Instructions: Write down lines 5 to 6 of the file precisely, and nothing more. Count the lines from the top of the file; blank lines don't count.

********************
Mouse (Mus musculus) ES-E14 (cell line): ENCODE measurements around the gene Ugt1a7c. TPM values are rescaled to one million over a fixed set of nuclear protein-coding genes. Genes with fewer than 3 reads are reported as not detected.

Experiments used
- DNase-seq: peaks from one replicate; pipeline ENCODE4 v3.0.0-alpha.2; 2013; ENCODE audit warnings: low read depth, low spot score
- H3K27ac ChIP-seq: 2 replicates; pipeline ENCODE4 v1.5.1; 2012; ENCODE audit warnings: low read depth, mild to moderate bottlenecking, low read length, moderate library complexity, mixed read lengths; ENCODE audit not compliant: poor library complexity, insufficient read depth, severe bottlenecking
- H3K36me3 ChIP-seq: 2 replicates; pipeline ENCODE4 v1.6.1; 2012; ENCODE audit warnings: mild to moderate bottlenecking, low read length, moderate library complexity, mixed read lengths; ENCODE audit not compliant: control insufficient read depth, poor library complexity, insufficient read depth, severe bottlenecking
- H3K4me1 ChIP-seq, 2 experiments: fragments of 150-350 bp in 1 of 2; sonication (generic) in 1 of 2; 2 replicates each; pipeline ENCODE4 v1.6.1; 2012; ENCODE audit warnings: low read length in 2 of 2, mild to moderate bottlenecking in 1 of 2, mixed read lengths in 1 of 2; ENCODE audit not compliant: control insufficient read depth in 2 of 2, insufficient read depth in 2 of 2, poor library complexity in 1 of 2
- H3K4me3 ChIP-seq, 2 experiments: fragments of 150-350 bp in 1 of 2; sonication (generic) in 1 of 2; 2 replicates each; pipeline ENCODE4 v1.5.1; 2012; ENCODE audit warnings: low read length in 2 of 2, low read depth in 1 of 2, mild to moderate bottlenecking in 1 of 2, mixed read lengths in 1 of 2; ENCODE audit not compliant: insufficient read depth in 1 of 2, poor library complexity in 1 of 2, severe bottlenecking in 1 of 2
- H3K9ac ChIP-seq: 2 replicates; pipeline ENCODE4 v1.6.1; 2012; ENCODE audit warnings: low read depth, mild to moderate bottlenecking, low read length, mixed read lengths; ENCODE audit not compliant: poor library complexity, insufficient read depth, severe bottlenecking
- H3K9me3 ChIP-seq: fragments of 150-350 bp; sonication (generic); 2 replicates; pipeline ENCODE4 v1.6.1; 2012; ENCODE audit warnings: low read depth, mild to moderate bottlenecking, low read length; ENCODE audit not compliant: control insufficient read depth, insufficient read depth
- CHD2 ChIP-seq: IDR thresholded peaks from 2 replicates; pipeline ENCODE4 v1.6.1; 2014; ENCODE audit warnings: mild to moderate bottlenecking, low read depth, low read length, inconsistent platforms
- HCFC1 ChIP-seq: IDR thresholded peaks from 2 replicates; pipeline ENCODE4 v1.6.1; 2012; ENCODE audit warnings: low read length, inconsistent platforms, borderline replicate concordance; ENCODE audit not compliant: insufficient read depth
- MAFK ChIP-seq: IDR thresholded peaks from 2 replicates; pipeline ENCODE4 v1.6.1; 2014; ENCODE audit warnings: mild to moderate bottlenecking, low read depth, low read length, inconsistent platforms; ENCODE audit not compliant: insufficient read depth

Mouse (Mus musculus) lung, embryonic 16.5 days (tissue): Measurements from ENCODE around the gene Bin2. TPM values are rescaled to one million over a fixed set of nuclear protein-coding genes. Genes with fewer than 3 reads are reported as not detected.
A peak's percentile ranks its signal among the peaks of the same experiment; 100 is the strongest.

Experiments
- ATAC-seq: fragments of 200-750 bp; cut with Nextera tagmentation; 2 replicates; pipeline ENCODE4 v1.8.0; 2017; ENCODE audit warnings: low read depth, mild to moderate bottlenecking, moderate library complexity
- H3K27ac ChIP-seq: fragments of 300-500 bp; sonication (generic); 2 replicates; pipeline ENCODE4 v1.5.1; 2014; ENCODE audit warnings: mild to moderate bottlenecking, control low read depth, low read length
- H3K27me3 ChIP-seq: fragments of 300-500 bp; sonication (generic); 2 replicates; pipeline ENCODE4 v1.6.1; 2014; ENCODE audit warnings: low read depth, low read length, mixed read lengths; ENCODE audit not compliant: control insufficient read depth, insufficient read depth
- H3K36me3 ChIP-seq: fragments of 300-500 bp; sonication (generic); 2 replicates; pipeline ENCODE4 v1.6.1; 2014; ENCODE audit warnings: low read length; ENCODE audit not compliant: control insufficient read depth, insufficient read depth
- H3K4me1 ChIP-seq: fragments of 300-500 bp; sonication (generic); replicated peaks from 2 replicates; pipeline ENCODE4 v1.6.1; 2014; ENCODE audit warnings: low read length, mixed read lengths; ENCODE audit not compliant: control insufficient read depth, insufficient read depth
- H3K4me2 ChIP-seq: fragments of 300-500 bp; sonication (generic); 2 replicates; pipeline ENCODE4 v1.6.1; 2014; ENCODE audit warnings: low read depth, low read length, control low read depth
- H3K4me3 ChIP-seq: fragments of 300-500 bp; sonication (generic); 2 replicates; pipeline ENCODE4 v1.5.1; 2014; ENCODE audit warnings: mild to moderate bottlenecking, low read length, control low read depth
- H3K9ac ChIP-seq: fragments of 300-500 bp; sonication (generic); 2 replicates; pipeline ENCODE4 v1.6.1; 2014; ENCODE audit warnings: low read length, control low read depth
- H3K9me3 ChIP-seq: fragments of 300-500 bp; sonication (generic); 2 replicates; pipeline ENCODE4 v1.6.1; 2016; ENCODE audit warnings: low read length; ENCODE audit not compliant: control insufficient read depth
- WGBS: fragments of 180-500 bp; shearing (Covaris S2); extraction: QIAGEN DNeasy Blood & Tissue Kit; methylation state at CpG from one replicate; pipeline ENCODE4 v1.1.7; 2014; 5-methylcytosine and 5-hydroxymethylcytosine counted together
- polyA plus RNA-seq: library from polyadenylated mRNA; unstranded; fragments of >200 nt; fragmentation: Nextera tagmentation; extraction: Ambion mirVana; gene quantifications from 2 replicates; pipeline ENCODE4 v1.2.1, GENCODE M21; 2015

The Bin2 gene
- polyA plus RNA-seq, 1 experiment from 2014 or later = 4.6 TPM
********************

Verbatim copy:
- H3K36me3 ChIP-seq: 2 replicates; pipeline ENCODE4 v1.6.1; 2012; ENCODE audit warnings: mild to moderate bottlenecking, low read length, moderate library complexity, mixed read lengths; ENCODE audit not compliant: control insufficient read depth, poor library complexity, insufficient read depth, severe bottlenecking
- H3K4me1 ChIP-seq, 2 experiments: fragments of 150-350 bp in 1 of 2; sonication (generic) in 1 of 2; 2 replicates each; pipeline ENCODE4 v1.6.1; 2012; ENCODE audit warnings: low read length in 2 of 2, mild to moderate bottlenecking in 1 of 2, mixed read lengths in 1 of 2; ENCODE audit not compliant: control insufficient read depth in 2 of 2, insufficient read depth in 2 of 2, poor library complexity in 1 of 2